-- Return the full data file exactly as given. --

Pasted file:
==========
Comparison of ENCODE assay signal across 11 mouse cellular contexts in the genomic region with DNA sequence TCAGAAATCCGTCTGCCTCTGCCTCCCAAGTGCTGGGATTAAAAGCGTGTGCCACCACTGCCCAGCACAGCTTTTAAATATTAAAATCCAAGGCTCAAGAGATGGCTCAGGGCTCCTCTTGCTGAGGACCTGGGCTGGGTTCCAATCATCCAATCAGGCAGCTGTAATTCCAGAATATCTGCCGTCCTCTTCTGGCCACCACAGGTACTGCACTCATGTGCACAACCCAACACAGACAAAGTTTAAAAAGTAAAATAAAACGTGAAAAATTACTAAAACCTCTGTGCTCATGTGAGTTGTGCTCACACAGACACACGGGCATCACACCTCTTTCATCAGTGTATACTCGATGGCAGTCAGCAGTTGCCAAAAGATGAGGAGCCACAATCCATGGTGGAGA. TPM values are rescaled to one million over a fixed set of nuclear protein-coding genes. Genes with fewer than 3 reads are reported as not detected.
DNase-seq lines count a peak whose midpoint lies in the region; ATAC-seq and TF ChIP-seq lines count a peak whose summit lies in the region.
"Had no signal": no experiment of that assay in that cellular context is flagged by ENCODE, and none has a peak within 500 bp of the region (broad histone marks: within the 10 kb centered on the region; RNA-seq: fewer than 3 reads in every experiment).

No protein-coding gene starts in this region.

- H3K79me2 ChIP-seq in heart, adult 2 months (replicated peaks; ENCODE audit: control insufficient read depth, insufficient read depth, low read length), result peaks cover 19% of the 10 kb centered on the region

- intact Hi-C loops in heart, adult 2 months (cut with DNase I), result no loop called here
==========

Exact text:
Comparison of ENCODE assay signal across 11 mouse cellular contexts in the genomic region with DNA sequence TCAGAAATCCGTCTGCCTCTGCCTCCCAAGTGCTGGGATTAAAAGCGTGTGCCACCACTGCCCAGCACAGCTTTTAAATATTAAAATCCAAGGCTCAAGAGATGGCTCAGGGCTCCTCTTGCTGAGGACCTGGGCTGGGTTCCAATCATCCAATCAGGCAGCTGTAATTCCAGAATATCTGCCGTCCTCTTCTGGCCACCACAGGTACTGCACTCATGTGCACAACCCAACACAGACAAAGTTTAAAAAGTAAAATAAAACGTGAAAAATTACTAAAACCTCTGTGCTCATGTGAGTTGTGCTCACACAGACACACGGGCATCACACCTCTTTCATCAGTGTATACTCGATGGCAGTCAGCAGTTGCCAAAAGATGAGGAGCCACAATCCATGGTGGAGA. TPM values are rescaled to one million over a fixed set of nuclear protein-coding genes. Genes with fewer than 3 reads are reported as not detected.
DNase-seq lines count a peak whose midpoint lies in the region; ATAC-seq and TF ChIP-seq lines count a peak whose summit lies in the region.
"Had no signal": no experiment of that assay in that cellular context is flagged by ENCODE, and none has a peak within 500 bp of the region (broad histone marks: within the 10 kb centered on the region; RNA-seq: fewer than 3 reads in every experiment).

No protein-coding gene starts in this region.

- H3K79me2 ChIP-seq in heart, adult 2 months (replicated peaks; ENCODE audit: control insufficient read depth, insufficient read depth, low read length), result peaks cover 19% of the 10 kb centered on the region

- intact Hi-C loops in heart, adult 2 months (cut with DNase I), result no loop called here